IM-Magic Partition Resizer Pro 2013 All the ideas and discussions
1 vote Vote

There are a couple of things I would suggest to improve your product, IM-Magic Partition Resizer Pro, or whatever version...

1. Having the "Change License key" and "Buy now" buttons in the top row are just fine to begin with...have to have some nags...but after the user pays for their registration, installs and activates the program, remove them, to another area, such as in the next suggestion; 2. Once registered and activated, remove those two and possibly others, moving their functions as links to a general "Help" button on the top row, allowing you to have some added flexibility, as you find in virtually all software nowadays; click on it and a drop down menu appears. You would want a link for "Registration Renewal" and "Access License Key Entry." The last entry link in this this drop down list would be an "About IM-Magic Partition Resizer xxx" link that would, when clicked, pop-up a small window showing the user program info (i.e., program name, version number, date of release, serial number, registration status along with the registered user's name, or company name, date registered and date of expiration, operating system and its version, etc. This simple popup could also have links for Licensing Information, End-User Rights, Privacy Policy...what ever you think could be beneficial or interesting to your users. Of course, since this is a Help button, your help options would be the first links at the top of the list. A general help that draws from local data, then another link that could accessed online. Of course the "How to do" link would be here, too.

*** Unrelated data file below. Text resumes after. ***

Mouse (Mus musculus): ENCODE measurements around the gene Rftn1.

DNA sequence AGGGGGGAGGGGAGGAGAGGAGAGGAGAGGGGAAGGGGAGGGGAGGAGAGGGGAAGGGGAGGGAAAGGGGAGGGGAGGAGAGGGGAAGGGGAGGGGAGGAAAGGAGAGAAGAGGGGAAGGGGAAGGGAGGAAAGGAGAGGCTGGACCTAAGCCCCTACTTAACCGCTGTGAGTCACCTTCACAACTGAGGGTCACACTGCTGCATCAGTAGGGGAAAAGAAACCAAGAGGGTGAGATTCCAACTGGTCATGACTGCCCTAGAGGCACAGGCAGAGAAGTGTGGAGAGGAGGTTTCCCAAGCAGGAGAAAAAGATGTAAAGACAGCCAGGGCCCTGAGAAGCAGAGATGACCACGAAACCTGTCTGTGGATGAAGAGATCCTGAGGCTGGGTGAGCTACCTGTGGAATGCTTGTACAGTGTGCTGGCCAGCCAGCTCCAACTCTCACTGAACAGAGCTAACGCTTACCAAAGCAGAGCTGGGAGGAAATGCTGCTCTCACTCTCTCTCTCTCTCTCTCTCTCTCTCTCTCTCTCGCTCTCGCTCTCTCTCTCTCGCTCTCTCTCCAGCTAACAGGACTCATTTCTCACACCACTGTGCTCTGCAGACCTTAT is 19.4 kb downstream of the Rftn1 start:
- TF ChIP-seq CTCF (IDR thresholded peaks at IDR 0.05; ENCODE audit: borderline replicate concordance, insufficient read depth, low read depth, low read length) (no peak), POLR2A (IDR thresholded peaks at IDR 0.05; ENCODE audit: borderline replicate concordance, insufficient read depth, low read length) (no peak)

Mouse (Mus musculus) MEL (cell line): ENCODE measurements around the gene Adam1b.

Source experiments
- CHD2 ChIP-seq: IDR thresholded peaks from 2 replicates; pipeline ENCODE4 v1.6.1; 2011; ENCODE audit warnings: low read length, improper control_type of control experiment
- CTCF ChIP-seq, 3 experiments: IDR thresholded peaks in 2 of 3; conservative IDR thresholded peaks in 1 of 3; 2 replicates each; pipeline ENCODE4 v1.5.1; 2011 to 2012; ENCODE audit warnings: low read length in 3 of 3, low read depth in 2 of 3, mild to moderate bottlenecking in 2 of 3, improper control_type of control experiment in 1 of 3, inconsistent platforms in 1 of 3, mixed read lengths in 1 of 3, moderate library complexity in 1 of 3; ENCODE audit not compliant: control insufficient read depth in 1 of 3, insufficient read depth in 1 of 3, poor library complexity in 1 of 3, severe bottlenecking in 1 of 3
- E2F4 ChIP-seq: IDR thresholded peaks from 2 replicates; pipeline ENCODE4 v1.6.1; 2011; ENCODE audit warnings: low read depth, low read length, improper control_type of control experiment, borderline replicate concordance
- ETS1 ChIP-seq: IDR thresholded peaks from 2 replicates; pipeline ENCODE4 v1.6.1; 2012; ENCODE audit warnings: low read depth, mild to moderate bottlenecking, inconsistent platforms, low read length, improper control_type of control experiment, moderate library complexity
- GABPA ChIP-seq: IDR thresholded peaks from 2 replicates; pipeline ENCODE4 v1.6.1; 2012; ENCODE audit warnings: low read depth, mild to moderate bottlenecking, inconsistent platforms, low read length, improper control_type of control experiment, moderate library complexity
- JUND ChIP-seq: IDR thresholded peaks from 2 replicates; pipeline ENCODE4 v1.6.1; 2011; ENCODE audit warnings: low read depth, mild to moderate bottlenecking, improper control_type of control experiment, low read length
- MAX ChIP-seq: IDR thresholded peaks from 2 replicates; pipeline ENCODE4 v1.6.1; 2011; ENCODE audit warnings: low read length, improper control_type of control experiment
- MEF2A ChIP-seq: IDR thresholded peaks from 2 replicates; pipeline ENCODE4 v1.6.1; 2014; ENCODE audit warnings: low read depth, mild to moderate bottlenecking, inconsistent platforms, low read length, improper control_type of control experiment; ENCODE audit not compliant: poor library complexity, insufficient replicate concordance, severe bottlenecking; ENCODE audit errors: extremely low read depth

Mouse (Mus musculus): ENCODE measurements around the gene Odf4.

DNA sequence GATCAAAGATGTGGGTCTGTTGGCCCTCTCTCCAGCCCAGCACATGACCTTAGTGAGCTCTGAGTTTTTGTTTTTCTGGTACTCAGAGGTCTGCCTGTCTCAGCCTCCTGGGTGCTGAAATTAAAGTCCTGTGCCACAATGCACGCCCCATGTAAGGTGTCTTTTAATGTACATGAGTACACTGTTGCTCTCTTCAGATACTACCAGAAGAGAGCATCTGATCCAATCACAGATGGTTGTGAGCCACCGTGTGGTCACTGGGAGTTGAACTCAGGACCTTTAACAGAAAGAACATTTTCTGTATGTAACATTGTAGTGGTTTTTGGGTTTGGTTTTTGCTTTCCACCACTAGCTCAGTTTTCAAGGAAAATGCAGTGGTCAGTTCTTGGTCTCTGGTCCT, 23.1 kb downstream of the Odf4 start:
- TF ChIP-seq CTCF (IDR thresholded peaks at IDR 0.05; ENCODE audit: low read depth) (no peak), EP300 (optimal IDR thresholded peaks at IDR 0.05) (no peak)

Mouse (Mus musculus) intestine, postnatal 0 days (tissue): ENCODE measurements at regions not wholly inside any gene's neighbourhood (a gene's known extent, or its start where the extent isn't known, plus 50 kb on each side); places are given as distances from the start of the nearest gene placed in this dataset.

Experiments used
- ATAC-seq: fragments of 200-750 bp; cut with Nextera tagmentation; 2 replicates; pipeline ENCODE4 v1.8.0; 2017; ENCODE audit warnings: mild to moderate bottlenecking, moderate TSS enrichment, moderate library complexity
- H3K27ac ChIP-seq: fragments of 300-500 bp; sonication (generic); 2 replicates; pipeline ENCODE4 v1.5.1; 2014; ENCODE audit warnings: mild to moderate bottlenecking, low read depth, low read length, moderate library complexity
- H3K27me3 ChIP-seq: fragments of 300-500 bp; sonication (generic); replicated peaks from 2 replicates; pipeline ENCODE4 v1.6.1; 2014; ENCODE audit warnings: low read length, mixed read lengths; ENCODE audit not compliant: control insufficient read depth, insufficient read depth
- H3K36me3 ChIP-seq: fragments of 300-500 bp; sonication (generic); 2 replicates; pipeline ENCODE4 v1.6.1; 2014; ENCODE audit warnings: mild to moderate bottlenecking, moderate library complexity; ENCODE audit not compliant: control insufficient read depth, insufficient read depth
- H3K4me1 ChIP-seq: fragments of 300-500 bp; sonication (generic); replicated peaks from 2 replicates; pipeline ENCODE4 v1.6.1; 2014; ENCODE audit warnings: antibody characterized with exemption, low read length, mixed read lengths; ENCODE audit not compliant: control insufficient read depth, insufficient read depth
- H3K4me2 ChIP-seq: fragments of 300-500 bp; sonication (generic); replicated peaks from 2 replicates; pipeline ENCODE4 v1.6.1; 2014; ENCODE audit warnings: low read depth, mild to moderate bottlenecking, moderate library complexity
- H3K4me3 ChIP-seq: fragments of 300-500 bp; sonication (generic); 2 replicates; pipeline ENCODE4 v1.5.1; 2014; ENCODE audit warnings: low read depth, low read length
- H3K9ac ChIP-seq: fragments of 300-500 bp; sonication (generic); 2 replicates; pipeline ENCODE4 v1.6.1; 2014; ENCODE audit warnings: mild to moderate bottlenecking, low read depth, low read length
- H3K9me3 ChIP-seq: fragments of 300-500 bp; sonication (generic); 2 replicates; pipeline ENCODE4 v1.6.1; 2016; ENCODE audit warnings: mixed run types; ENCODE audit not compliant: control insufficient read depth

Now you have plenty of room as your program develops, without having the top row become cluttered. When you get to it, you'll need a button for "Configuration" or "Preferences." You're off to a good start and the quality programming and knowledge you exhibit as looking at commands and such from the perspective of the users' eyes/needs is a big plus. One last bit of advice, don't ever code in numerical limits, thinking nobody would ever need to enter anything higher...the year 2000 fiasco was a prime example and shows how so many programmers, regardless of skill level, have this inherent mindset that makes them assume to know what limits are required by users. And none of them learned a thing about that, as exhibited by the way "they" decided how to handle years for the future. You don't need date entries prior to 1900(?) and the top end is set for somewhere around 2036(?) - not sure of the dates offhand. Use years above their top limit and the low limit loses the no of years and vice versa...real smart. ;)

Skylark_DuQuesne , 07.12.2013, 14:39
Idea status: under consideration


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